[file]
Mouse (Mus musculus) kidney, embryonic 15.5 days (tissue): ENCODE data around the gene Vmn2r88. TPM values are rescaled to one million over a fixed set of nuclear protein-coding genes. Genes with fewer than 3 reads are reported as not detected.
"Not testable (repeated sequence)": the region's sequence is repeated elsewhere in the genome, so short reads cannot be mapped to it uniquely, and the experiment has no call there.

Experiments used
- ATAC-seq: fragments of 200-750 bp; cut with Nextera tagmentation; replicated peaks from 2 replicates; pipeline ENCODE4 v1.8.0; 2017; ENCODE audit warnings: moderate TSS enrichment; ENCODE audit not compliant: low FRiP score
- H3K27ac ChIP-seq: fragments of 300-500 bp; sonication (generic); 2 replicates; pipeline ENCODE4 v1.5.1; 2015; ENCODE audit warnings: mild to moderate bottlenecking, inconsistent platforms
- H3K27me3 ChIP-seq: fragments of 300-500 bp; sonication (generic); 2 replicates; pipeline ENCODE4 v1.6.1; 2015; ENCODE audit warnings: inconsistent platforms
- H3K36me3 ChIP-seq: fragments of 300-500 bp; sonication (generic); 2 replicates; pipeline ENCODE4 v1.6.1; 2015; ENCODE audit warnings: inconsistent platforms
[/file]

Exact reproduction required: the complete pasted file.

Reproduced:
Mouse (Mus musculus) kidney, embryonic 15.5 days (tissue): ENCODE data around the gene Vmn2r88. TPM values are rescaled to one million over a fixed set of nuclear protein-coding genes. Genes with fewer than 3 reads are reported as not detected.
"Not testable (repeated sequence)": the region's sequence is repeated elsewhere in the genome, so short reads cannot be mapped to it uniquely, and the experiment has no call there.

Experiments used
- ATAC-seq: fragments of 200-750 bp; cut with Nextera tagmentation; replicated peaks from 2 replicates; pipeline ENCODE4 v1.8.0; 2017; ENCODE audit warnings: moderate TSS enrichment; ENCODE audit not compliant: low FRiP score
- H3K27ac ChIP-seq: fragments of 300-500 bp; sonication (generic); 2 replicates; pipeline ENCODE4 v1.5.1; 2015; ENCODE audit warnings: mild to moderate bottlenecking, inconsistent platforms
- H3K27me3 ChIP-seq: fragments of 300-500 bp; sonication (generic); 2 replicates; pipeline ENCODE4 v1.6.1; 2015; ENCODE audit warnings: inconsistent platforms
- H3K36me3 ChIP-seq: fragments of 300-500 bp; sonication (generic); 2 replicates; pipeline ENCODE4 v1.6.1; 2015; ENCODE audit warnings: inconsistent platforms